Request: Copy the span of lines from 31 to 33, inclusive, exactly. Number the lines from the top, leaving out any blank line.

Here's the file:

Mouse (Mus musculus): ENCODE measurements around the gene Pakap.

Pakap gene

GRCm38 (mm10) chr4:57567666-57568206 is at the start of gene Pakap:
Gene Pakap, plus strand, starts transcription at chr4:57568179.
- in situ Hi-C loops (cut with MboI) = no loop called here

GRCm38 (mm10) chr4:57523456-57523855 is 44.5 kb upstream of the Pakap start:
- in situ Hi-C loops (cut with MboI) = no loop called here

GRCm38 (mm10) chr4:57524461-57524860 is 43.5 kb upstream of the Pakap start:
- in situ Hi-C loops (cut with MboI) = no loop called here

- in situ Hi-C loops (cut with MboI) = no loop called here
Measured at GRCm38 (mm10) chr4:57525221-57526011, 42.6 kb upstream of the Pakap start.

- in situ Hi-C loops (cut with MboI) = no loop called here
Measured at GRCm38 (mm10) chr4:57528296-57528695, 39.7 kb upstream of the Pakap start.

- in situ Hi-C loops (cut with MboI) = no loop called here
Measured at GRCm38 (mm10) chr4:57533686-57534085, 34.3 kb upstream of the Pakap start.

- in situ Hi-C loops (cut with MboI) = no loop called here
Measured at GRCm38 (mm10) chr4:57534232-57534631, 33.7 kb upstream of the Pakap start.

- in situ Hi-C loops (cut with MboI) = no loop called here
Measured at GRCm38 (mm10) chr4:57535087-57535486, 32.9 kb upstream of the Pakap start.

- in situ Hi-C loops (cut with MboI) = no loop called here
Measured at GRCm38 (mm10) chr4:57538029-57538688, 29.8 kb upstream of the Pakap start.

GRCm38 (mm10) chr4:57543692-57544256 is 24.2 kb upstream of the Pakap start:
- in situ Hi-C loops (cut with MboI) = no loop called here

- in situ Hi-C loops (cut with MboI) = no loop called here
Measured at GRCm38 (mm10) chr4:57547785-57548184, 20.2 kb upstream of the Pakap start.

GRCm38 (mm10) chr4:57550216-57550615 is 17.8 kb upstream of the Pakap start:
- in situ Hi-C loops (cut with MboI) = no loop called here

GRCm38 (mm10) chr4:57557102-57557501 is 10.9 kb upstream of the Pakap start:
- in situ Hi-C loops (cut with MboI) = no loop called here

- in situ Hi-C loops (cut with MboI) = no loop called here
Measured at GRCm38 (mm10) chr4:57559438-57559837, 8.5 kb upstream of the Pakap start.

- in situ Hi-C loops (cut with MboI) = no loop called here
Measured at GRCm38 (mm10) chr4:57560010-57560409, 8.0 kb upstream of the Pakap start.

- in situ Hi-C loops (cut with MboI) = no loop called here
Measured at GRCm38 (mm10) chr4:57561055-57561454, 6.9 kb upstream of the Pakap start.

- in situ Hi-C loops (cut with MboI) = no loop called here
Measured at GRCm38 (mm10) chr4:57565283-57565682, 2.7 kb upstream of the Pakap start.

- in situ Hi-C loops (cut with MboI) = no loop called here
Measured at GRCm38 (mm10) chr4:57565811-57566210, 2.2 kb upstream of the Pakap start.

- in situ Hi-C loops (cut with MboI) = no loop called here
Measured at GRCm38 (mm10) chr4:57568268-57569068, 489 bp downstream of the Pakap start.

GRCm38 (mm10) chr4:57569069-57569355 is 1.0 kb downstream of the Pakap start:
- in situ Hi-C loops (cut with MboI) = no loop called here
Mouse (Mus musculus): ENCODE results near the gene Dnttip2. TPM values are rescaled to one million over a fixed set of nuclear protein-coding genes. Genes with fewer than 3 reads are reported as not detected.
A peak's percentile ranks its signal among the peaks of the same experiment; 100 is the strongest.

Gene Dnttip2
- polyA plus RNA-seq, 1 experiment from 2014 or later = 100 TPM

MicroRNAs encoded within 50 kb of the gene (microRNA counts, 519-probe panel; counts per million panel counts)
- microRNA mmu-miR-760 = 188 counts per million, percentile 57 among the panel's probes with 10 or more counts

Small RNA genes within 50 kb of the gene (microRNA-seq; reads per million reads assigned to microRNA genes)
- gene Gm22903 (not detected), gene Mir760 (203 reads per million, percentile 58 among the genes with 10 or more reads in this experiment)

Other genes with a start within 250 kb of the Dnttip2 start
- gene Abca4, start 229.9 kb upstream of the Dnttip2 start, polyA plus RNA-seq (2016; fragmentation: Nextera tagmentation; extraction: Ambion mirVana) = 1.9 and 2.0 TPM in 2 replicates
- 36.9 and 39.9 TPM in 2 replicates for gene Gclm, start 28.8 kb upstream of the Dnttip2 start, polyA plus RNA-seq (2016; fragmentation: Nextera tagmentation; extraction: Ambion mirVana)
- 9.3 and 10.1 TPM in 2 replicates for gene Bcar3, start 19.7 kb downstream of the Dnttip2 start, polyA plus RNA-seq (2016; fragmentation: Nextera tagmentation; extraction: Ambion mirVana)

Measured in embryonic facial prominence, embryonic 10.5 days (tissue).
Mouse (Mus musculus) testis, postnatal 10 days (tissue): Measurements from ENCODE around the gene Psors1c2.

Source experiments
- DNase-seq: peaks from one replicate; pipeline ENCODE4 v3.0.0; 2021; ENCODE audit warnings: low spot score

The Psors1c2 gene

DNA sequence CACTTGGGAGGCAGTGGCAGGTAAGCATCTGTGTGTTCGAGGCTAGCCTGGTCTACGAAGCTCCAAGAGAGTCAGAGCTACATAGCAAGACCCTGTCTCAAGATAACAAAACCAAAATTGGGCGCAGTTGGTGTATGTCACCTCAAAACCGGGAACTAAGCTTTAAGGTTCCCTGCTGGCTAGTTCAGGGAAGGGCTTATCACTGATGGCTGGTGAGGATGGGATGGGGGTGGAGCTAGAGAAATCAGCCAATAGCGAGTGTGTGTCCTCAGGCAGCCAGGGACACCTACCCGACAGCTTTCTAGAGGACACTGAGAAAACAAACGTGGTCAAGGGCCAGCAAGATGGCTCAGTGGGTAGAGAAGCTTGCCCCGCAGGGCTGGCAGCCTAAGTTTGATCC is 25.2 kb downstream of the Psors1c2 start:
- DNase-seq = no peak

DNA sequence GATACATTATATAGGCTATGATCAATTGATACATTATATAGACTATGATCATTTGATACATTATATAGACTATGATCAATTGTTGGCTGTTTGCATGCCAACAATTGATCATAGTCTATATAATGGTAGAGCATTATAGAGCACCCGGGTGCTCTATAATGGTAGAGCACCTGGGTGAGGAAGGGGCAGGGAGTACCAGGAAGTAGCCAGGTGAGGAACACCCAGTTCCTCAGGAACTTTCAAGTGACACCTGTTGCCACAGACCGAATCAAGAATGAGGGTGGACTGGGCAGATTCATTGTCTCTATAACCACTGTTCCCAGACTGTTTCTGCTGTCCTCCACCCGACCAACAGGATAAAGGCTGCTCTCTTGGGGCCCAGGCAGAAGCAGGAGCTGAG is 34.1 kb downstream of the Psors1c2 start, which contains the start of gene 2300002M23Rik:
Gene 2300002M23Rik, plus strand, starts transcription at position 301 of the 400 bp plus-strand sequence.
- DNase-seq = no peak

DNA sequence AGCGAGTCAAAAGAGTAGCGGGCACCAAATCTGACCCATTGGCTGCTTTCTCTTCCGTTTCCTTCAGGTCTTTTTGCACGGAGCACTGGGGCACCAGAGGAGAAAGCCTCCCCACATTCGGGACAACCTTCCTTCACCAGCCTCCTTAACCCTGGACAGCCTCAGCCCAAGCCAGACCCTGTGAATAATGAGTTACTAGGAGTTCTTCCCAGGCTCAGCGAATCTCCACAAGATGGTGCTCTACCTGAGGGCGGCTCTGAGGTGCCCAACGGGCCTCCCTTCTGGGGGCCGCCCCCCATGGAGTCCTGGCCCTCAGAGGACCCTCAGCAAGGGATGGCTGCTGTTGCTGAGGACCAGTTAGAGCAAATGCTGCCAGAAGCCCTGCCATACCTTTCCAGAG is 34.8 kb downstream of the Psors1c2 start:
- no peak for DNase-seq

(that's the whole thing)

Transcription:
Measured at GRCm38 (mm10) chr4:57559438-57559837, 8.5 kb upstream of the Pakap start.

- in situ Hi-C loops (cut with MboI) = no loop called here
Measured at GRCm38 (mm10) chr4:57560010-57560409, 8.0 kb upstream of the Pakap start.